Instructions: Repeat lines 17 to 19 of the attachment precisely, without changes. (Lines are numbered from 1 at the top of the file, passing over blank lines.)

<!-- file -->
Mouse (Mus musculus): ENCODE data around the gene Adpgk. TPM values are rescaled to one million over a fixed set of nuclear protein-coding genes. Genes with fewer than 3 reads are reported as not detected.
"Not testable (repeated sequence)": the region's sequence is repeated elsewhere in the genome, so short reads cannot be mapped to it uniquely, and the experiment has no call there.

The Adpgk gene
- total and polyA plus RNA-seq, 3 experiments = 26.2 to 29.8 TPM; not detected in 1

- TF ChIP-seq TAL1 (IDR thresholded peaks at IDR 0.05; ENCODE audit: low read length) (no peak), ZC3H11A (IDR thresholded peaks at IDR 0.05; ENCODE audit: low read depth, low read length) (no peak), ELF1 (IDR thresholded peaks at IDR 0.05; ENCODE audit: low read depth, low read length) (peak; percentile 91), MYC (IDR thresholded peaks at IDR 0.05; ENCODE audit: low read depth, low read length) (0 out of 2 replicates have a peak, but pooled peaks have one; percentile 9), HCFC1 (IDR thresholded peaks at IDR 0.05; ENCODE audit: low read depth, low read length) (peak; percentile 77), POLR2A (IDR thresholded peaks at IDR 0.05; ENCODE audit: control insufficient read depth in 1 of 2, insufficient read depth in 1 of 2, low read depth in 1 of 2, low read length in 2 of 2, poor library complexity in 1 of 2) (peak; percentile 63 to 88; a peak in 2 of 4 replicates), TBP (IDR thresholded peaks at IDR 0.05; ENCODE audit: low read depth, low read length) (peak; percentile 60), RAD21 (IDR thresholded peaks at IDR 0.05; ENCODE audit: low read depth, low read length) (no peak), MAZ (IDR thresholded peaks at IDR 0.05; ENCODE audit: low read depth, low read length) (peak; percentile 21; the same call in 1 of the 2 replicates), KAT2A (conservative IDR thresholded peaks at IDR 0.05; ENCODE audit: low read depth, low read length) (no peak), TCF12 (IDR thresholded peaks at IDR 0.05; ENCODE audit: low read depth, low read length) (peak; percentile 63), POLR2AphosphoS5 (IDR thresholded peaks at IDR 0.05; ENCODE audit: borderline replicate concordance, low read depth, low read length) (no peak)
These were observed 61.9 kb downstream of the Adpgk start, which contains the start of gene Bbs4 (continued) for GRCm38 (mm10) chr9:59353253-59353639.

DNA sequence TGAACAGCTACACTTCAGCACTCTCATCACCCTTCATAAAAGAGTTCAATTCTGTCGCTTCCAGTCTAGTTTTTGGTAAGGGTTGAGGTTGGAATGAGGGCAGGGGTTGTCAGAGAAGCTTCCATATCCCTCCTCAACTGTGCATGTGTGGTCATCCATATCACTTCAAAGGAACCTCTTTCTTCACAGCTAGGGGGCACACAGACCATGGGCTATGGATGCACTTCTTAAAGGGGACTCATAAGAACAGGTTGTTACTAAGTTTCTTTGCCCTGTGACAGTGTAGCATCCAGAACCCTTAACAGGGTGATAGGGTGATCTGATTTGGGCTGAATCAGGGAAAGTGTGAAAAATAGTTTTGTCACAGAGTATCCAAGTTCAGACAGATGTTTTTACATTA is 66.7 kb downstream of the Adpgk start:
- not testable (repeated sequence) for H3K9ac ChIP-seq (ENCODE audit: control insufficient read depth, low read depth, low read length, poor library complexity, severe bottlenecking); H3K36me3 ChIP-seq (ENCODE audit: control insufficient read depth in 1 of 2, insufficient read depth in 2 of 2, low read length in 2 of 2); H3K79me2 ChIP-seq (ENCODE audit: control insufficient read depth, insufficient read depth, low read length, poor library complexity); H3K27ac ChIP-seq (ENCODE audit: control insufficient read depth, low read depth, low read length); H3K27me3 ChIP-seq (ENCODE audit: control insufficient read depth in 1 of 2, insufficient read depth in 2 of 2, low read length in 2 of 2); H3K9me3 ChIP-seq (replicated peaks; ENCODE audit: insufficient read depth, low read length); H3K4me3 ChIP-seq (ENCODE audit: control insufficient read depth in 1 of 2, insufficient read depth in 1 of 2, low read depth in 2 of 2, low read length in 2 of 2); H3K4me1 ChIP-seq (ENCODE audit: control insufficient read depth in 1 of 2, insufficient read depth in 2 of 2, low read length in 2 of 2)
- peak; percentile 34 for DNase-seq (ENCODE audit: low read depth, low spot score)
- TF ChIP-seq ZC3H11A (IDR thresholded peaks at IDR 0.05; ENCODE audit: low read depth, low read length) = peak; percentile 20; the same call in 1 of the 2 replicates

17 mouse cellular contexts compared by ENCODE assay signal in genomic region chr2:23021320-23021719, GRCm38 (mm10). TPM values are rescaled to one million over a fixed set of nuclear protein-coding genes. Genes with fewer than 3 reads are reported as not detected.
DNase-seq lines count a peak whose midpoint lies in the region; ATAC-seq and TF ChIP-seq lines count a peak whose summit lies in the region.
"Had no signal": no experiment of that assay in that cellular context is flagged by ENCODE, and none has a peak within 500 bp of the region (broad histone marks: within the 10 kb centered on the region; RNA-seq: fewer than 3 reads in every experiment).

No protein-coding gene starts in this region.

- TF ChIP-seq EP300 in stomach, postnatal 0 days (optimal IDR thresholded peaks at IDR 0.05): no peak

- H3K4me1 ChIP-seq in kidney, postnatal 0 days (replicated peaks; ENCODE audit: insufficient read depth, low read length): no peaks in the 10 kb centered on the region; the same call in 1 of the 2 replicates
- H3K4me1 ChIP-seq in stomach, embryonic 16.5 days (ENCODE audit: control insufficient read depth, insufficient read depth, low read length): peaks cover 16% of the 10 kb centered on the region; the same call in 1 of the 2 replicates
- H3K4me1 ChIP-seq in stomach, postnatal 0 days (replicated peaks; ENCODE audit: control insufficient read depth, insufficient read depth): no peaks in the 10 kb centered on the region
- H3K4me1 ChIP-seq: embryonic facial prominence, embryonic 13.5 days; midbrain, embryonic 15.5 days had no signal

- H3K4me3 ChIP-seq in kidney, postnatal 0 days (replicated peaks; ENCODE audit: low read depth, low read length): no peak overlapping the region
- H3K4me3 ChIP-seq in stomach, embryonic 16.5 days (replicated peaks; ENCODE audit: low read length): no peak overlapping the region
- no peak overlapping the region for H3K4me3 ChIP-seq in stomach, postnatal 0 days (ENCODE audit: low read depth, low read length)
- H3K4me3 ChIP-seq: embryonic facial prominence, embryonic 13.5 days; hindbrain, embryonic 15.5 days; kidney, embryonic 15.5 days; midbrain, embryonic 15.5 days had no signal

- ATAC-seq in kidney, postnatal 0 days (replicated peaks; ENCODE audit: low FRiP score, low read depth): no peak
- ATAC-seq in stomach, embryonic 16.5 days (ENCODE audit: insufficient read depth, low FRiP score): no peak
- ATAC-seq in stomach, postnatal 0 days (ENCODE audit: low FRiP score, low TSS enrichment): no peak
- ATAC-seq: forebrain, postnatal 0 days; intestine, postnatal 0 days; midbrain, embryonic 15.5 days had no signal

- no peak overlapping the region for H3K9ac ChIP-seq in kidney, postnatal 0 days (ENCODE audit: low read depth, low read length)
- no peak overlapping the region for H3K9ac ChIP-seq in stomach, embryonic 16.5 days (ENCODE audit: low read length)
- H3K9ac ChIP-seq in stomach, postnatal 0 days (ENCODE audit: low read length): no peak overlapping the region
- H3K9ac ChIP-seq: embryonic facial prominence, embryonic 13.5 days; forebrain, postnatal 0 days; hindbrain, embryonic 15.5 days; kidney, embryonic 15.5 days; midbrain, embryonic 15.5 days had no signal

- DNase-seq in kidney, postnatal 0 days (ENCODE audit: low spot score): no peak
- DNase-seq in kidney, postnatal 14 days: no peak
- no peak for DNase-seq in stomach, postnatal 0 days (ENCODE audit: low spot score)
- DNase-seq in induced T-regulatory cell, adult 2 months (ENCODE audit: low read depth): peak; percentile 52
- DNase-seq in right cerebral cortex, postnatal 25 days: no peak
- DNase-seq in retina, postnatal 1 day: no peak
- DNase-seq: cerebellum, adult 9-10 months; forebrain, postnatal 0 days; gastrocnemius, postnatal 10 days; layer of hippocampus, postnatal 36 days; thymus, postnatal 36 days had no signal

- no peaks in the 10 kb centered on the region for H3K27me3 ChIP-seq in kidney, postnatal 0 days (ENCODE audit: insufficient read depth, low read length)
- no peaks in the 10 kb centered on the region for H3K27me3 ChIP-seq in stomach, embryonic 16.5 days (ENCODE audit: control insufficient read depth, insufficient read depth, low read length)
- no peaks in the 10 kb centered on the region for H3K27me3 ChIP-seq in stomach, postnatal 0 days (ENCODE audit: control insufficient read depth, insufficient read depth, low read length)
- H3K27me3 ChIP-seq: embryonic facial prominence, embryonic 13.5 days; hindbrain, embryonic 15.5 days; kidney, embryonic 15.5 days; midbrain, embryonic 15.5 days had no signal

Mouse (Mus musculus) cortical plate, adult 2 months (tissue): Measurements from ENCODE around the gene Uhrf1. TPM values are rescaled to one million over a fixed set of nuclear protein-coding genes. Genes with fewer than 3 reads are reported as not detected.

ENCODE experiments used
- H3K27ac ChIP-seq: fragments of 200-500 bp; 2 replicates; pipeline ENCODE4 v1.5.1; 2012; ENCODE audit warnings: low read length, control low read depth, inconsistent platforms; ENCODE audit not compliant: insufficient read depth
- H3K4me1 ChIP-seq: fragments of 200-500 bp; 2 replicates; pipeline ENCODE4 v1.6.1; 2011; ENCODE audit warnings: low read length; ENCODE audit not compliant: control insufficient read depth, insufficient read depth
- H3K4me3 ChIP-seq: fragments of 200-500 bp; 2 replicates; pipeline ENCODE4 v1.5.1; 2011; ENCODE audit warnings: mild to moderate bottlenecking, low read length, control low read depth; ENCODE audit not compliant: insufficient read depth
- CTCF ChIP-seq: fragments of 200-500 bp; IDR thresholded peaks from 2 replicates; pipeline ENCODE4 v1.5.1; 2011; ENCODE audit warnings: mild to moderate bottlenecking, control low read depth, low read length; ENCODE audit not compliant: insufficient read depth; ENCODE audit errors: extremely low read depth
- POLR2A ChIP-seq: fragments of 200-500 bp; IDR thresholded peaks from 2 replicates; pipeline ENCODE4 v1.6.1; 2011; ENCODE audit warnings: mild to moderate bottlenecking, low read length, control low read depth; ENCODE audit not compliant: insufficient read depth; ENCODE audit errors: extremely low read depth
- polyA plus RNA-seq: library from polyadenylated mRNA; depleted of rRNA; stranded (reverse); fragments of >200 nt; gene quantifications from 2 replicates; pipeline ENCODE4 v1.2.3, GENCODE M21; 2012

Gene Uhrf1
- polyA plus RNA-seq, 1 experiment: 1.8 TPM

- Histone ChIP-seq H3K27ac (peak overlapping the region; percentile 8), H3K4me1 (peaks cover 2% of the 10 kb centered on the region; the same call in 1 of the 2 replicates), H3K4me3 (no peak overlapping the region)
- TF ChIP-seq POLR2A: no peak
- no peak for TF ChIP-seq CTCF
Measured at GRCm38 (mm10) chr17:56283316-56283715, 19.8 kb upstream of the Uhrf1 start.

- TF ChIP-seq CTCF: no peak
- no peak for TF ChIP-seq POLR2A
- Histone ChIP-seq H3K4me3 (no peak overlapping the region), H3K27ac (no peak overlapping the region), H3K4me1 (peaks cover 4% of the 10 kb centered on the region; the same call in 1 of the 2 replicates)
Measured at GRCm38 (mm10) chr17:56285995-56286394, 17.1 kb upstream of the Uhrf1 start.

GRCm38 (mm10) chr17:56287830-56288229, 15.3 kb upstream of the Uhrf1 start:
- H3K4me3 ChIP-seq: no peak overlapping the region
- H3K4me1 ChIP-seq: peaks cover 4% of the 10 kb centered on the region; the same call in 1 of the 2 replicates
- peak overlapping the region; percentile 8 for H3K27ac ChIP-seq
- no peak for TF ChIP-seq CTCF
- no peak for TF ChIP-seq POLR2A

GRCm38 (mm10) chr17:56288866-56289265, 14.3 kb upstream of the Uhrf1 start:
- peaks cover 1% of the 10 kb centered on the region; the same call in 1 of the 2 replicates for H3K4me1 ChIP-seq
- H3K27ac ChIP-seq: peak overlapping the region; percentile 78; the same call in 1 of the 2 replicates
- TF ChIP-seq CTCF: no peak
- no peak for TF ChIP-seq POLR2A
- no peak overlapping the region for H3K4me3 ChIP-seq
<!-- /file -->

- H3K4me1 ChIP-seq in stomach, embryonic 16.5 days (ENCODE audit: control insufficient read depth, insufficient read depth, low read length): peaks cover 16% of the 10 kb centered on the region; the same call in 1 of the 2 replicates
- H3K4me1 ChIP-seq in stomach, postnatal 0 days (replicated peaks; ENCODE audit: control insufficient read depth, insufficient read depth): no peaks in the 10 kb centered on the region
- H3K4me1 ChIP-seq: embryonic facial prominence, embryonic 13.5 days; midbrain, embryonic 15.5 days had no signal